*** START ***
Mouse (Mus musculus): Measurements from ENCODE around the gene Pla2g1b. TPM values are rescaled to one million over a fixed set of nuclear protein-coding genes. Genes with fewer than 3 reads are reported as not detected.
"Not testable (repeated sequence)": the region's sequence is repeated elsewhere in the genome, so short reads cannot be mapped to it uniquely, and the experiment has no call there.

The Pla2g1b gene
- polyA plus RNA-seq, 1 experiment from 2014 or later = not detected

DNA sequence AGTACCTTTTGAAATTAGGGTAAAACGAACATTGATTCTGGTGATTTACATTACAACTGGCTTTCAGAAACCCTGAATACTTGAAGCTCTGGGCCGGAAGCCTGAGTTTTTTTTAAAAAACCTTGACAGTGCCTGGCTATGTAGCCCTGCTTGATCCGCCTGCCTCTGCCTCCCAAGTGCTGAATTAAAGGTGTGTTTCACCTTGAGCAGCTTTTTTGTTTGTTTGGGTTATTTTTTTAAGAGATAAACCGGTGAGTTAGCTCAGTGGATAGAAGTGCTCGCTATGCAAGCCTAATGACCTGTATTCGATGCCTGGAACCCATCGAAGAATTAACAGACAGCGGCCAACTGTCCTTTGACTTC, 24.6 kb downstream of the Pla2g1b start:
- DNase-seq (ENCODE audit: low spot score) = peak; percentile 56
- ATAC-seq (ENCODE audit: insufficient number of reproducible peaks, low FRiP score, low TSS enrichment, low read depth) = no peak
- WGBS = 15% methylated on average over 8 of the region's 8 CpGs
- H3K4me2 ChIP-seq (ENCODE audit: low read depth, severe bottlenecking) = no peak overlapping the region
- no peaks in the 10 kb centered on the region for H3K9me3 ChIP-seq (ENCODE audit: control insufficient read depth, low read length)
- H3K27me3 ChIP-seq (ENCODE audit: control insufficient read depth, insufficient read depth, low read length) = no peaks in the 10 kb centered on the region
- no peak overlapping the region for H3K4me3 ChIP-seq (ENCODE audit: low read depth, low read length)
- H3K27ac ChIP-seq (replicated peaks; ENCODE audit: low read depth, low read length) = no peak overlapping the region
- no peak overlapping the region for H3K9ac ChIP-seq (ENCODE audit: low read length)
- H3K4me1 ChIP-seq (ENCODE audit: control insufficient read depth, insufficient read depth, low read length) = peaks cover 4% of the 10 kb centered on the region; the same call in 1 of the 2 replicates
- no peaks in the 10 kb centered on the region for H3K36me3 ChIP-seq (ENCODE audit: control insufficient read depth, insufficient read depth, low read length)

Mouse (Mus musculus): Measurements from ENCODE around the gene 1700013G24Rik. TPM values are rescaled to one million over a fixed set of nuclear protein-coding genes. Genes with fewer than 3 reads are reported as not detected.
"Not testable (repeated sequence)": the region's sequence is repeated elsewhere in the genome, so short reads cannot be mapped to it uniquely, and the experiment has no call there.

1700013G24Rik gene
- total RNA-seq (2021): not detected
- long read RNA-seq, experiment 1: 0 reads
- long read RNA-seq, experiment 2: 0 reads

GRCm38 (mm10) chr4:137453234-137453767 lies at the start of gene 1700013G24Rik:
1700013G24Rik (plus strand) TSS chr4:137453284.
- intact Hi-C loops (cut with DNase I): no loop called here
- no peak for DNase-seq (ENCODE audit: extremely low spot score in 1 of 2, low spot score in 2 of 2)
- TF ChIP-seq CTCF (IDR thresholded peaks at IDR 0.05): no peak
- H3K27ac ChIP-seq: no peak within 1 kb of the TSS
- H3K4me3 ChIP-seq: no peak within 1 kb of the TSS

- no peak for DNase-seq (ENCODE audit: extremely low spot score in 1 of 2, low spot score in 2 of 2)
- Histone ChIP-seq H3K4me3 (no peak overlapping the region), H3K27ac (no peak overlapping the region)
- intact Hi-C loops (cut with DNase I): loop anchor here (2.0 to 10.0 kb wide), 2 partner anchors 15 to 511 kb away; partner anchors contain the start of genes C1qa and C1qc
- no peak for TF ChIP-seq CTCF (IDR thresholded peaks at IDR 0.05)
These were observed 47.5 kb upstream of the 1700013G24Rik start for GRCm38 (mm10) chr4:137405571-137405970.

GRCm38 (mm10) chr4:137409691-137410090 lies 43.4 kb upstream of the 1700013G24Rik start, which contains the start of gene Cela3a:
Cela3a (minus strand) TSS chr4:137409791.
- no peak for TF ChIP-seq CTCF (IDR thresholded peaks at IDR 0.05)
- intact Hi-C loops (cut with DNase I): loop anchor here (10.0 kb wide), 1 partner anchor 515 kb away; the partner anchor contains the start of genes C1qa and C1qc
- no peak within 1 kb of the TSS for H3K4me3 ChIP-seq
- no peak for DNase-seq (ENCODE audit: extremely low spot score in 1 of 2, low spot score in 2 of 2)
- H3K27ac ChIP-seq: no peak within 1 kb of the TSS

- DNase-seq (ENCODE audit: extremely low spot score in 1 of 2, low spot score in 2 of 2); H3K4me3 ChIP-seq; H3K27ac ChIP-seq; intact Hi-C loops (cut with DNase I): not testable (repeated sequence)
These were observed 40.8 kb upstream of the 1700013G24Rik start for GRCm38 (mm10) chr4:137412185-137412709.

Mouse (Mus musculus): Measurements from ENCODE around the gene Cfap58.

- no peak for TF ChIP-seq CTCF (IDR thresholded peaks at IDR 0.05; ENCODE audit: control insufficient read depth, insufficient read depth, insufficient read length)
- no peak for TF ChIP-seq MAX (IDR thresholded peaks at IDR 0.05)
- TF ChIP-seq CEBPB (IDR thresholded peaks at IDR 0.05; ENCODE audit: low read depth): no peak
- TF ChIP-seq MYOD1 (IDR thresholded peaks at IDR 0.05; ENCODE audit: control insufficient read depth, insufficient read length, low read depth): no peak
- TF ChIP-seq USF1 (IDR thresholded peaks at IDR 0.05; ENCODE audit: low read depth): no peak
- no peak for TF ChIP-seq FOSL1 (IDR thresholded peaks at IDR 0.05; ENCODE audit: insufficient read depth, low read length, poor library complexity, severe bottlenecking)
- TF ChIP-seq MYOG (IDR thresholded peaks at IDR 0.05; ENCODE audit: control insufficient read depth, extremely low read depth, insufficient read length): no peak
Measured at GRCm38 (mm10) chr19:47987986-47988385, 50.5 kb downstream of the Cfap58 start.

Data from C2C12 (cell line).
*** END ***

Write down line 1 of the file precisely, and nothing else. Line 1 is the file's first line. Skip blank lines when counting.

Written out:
Mouse (Mus musculus): Measurements from ENCODE around the gene Pla2g1b. TPM values are rescaled to one million over a fixed set of nuclear protein-coding genes. Genes with fewer than 3 reads are reported as not detected.